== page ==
The point is, Georgiou is presumably aware that Saru’s people are being enslaved by a species with an advanced culture, which we’re led to believe are from a different planet. This makes the situation a little bit more like the original series episode “A Private Little War,” or the film Star Trek: Insurrection. In both stories, there were two factions on a planet, but the technology distribution and basic civil rights were all out of wack. Captains Kirk and Picard (respectively) took up literal arms, personally, to help the less aggressive side of the conflict not get completely screwed.

The big difference in “The Brightest Star,” of course, is that Saru’s people are willing participants of this enslavement. “When my people look up at the stars they see only death, and they welcome it. They do not question it,” Saru says at the beginning of the episode. And this is probably the element that made what Georgiou did a little trickier. Because this is seemingly a choice on the part of the Kelpiens, the situation is similar to The Next Generation episode “Half a Life,” in which Lwaxana Troi falls in love with a man from a species of aliens who commit ritual suicide at fifty-years-old. (It’s like Logan’s Run, only for olds.) In that episode, Picard was appalled that Lwaxana would try to interfere with those customs, but there wasn’t a legal Prime Directive problem, because the ritual suicide aliens totally were part of the Federation and had warp drive.

It’s also not entirely clear if the Prime Directive really exists at this point in Trek history. When I reached out to one of the writers of “The Brightest Star”—Erika Lippoldt—she told me:

“In the writers’ room, we’ve talked about how these events took place at a point in time when the Prime Directive was not so well-defined, or at the very least not as strictly enforced (compared to The Next Generation). Therefore, more leeway was given for Starfleet’s commanding officers to use their discretion as to how they enforce it.”

Lippoldt’s statement is backed-up by canon, too. In “A Private Little War,” which takes place in 2268, Kirk makes reference to having visited the planet when he was way younger, and the people there knew he was from space. Presumably, at the time Georgiou makes contact with Saru, Kirk is probably a cadet. So, the short answer to all of this could simply be: Starfleet was way more loosey-goosey about the Prime Directive in the decades before the original series, which is when this all happens.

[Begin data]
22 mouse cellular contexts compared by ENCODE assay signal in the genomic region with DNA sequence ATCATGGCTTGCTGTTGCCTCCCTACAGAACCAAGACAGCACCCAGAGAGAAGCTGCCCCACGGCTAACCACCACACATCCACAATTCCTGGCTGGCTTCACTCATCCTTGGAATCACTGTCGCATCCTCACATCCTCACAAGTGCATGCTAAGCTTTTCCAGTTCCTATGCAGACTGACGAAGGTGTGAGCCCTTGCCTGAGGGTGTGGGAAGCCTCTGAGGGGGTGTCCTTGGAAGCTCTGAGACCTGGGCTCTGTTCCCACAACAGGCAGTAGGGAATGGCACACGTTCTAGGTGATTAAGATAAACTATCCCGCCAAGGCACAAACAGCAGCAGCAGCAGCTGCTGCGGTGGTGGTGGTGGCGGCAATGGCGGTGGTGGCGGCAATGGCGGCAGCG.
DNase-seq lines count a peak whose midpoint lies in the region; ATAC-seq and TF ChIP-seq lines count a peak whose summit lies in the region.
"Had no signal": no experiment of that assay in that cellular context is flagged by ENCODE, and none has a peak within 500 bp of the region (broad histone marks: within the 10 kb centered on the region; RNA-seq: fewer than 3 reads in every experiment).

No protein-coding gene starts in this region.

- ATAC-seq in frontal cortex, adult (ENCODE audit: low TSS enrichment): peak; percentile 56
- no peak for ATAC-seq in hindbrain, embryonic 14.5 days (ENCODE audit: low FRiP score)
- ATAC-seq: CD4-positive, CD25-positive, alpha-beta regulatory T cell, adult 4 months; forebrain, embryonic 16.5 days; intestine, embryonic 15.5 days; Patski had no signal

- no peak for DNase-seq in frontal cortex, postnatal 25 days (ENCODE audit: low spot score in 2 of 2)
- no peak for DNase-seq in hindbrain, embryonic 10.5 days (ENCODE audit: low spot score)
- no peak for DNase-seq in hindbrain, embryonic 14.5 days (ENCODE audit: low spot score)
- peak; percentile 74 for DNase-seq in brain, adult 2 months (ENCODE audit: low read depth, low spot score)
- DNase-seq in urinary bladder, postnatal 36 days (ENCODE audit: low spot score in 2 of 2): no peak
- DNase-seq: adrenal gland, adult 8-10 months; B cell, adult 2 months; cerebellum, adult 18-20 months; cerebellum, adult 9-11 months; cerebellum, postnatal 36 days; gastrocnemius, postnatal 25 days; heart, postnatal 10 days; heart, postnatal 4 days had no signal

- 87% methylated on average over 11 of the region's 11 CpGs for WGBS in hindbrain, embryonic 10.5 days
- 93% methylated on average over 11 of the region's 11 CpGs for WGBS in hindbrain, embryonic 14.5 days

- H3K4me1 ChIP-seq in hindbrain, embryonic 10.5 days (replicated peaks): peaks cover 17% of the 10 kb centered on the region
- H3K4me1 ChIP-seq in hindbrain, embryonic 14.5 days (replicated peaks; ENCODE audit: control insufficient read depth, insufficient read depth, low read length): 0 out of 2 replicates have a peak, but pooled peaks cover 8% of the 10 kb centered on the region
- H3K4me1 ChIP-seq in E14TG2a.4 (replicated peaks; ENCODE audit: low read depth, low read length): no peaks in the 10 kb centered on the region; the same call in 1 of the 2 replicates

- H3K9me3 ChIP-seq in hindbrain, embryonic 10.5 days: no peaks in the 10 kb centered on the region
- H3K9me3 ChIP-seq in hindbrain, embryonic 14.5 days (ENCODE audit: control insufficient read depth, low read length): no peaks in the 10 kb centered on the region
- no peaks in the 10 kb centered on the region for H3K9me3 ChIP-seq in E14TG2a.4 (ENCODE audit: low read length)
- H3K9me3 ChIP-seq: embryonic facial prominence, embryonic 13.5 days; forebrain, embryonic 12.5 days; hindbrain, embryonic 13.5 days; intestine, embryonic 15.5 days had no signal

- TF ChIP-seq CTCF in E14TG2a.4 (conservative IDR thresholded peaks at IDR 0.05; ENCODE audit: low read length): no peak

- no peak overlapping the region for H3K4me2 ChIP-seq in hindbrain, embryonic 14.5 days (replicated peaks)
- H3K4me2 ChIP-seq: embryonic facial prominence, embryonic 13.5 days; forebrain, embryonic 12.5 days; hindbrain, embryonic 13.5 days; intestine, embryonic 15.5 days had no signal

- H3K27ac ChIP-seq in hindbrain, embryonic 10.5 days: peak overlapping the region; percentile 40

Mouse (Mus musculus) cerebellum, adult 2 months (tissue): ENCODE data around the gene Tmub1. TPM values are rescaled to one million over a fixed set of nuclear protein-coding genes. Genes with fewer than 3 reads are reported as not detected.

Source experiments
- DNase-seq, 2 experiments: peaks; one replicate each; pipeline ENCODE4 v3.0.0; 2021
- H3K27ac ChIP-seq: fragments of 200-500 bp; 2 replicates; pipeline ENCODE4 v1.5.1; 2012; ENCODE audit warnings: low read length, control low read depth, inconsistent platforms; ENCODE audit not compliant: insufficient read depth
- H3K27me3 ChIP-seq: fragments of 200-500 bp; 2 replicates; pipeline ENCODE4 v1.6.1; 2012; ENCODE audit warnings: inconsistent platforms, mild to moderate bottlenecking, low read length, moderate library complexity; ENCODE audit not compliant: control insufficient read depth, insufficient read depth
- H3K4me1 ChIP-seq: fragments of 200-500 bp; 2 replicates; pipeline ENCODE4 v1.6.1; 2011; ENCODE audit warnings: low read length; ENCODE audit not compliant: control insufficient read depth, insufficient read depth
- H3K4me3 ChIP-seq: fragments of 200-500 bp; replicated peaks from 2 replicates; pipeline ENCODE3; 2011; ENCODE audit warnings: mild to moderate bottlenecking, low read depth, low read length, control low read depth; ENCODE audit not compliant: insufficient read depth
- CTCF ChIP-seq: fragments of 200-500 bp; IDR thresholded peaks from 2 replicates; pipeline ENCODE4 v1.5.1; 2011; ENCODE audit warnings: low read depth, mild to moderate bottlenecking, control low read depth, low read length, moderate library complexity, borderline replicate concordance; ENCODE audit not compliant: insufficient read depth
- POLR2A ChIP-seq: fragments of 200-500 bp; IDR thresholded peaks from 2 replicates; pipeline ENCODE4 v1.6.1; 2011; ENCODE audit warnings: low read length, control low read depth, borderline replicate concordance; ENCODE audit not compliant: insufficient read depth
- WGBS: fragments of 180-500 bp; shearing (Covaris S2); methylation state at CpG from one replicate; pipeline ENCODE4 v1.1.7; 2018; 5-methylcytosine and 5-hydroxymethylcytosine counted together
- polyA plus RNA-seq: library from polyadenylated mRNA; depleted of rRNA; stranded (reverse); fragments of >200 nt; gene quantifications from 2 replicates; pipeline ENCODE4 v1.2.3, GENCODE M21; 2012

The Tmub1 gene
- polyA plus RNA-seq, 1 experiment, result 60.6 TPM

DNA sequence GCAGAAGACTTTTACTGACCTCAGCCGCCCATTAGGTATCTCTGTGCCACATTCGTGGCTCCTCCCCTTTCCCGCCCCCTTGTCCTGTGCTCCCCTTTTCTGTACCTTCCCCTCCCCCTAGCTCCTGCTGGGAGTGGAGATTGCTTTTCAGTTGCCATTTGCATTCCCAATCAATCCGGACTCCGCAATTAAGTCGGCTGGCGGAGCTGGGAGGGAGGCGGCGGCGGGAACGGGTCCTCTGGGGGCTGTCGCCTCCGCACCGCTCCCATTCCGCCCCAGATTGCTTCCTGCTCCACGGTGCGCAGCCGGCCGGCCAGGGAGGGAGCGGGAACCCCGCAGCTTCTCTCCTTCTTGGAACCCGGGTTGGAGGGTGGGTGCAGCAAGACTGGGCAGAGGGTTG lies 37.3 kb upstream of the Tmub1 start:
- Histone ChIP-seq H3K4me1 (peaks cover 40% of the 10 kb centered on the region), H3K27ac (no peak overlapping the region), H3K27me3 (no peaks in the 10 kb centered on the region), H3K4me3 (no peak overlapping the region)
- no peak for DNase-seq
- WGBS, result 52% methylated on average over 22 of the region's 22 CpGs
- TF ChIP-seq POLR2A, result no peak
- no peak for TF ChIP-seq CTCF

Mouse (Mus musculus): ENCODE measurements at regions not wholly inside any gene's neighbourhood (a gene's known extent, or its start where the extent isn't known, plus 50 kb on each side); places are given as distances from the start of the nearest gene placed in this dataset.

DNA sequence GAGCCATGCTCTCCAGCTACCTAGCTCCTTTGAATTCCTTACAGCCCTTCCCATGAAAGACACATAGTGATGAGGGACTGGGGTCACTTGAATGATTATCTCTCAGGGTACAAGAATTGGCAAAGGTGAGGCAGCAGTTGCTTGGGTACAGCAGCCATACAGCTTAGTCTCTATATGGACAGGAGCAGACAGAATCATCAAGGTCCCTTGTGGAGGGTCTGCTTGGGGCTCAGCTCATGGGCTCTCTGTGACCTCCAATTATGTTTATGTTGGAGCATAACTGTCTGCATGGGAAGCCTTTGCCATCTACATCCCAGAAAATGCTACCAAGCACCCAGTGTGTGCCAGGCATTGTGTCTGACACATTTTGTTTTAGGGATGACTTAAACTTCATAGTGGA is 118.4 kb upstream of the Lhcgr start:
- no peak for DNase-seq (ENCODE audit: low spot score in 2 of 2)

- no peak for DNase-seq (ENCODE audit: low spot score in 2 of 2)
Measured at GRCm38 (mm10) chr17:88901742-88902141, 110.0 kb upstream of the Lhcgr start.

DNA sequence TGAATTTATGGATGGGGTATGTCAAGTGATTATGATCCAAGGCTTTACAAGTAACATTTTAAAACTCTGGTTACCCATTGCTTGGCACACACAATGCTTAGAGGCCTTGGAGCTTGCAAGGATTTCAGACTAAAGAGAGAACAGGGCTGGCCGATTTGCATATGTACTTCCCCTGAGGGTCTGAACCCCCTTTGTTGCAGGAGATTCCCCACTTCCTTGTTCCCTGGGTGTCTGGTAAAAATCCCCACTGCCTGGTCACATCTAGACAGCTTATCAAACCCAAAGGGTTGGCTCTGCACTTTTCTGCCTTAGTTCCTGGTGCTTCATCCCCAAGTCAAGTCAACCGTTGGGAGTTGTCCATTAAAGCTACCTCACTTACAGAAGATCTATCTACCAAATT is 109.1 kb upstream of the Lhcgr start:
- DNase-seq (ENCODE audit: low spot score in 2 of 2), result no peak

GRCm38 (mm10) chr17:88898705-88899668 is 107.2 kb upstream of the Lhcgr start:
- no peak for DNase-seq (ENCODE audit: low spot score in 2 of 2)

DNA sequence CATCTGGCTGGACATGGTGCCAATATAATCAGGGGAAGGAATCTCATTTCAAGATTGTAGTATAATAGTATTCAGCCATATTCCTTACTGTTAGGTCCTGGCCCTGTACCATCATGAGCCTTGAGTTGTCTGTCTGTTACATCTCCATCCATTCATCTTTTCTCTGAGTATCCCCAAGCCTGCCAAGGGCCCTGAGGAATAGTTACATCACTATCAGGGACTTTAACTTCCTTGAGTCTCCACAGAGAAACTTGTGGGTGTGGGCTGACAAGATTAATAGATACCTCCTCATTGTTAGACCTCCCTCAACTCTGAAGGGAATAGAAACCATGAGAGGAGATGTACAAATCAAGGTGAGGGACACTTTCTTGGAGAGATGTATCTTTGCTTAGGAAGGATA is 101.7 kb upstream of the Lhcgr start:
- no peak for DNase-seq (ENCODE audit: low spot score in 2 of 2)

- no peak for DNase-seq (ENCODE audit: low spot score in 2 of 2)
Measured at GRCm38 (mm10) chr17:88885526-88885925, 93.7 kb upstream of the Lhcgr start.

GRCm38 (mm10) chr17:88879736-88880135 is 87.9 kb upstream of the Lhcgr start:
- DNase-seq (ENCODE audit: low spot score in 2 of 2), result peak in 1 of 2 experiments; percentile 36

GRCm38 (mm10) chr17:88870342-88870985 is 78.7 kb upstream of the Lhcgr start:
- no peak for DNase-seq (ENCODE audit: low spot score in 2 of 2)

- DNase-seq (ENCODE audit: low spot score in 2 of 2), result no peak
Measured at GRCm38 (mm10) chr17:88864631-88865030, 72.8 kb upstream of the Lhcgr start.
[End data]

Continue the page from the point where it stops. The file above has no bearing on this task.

Further, Lippoldt asserts that”Georgiou didn’t violate the Prime Directive so much as make an exception to it.” Which means, Lt. Georgiou’s Prime Directive problem in “The Brightest Star” is unique within Star Trek.

In some ways, it might apply because the Kelpiens are seemingly acting of their own free will, and it’s possible this arrangement with the Ba’ul is part of their “natural development.” On the other hand, it’s very clear that this culture is oppressive, promotes intellectual stagnation, and removes free will from the individual, even if the majority wants to keep getting beamed-up and eaten. It’s an interesting thought experiment, and when Georgiou tells Saru “you caused quite a stir,” it’s perhaps the most tantalizing detail in the episode.

So many great Star Trek stories have dealt with debates about the Prime Directive, and it would have been wonderful to hear more from Georgiou on these points. But even in focusing on Saru, “The Brightest Star” took Star Trek’s well-trodden non-interference storyline boldly where its never gone before.

Ryan Britt is an entertainment journalist and longtime contributor to Tor.com. He is the author of Luke Skywalker Can’t Read and Other Geeky Truths and the entertainment editor for Fatherly. He lives in Portland, Maine with his wife and daughter.